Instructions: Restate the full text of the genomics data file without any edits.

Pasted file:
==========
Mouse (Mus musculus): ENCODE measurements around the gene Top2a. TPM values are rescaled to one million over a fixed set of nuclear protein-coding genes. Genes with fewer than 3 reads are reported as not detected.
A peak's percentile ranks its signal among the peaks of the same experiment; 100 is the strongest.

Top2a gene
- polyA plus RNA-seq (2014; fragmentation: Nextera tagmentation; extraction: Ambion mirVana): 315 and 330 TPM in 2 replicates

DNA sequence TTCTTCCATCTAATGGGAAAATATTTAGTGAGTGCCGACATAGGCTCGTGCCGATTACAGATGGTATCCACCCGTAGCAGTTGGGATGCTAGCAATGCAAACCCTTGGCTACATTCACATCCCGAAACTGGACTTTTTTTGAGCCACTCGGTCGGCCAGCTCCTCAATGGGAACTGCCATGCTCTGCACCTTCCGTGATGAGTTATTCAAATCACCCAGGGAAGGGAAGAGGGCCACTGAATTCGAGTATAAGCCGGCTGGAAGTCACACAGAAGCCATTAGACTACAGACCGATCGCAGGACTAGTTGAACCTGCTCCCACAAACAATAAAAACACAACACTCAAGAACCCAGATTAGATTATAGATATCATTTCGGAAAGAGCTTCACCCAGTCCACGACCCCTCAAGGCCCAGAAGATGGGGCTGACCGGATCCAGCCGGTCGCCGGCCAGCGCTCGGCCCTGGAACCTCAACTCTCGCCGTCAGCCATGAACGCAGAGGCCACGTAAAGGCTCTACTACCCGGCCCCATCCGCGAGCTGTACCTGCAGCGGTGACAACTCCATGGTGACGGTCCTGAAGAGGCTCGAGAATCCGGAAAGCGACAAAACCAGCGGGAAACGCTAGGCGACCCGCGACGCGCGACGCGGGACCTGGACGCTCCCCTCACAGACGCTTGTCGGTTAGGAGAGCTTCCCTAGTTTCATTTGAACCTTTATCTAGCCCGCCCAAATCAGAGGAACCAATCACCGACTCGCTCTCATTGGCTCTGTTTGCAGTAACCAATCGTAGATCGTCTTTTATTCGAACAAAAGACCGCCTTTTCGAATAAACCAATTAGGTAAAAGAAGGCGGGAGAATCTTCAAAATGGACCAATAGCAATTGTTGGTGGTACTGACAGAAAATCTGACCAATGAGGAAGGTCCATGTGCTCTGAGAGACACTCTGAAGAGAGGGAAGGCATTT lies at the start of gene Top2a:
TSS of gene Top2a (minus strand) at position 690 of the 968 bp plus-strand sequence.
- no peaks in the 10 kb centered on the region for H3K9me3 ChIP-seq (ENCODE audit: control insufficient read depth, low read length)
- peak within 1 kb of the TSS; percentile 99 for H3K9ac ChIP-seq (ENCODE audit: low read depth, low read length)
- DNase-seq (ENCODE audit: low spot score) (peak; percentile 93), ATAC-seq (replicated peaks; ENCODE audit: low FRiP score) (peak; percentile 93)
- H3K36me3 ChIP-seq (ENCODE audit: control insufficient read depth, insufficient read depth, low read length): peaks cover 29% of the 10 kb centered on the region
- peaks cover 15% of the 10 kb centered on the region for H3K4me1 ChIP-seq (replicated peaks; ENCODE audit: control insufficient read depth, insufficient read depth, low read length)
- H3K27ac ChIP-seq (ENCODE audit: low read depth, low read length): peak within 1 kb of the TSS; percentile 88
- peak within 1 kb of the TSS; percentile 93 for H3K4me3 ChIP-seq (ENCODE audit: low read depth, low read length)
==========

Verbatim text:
Mouse (Mus musculus): ENCODE measurements around the gene Top2a. TPM values are rescaled to one million over a fixed set of nuclear protein-coding genes. Genes with fewer than 3 reads are reported as not detected.
A peak's percentile ranks its signal among the peaks of the same experiment; 100 is the strongest.

Top2a gene
- polyA plus RNA-seq (2014; fragmentation: Nextera tagmentation; extraction: Ambion mirVana): 315 and 330 TPM in 2 replicates

DNA sequence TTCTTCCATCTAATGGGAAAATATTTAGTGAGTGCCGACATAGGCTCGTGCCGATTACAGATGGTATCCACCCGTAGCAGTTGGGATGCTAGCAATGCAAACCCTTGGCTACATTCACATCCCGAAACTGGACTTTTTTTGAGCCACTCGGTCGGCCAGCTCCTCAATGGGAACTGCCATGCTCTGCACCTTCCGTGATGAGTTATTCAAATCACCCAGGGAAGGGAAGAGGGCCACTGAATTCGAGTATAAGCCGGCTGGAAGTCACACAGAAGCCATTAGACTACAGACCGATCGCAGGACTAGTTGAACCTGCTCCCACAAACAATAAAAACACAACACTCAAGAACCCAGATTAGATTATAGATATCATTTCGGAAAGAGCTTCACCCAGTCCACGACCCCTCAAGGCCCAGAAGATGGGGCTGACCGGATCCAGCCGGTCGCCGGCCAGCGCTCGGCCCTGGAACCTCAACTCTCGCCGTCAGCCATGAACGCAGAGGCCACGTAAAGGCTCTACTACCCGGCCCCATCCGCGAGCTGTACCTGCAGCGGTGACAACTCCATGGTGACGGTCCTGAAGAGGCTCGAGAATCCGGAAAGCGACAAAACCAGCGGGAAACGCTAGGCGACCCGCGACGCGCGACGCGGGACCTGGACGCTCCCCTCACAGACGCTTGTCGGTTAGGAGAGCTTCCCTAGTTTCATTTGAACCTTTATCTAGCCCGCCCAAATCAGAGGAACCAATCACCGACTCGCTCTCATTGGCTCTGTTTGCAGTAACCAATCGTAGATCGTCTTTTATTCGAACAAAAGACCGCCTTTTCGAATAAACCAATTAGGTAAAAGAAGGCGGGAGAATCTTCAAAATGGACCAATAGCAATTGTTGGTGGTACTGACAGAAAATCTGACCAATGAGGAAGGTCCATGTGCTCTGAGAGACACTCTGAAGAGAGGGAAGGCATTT lies at the start of gene Top2a:
TSS of gene Top2a (minus strand) at position 690 of the 968 bp plus-strand sequence.
- no peaks in the 10 kb centered on the region for H3K9me3 ChIP-seq (ENCODE audit: control insufficient read depth, low read length)
- peak within 1 kb of the TSS; percentile 99 for H3K9ac ChIP-seq (ENCODE audit: low read depth, low read length)
- DNase-seq (ENCODE audit: low spot score) (peak; percentile 93), ATAC-seq (replicated peaks; ENCODE audit: low FRiP score) (peak; percentile 93)
- H3K36me3 ChIP-seq (ENCODE audit: control insufficient read depth, insufficient read depth, low read length): peaks cover 29% of the 10 kb centered on the region
- peaks cover 15% of the 10 kb centered on the region for H3K4me1 ChIP-seq (replicated peaks; ENCODE audit: control insufficient read depth, insufficient read depth, low read length)
- H3K27ac ChIP-seq (ENCODE audit: low read depth, low read length): peak within 1 kb of the TSS; percentile 88
- peak within 1 kb of the TSS; percentile 93 for H3K4me3 ChIP-seq (ENCODE audit: low read depth, low read length)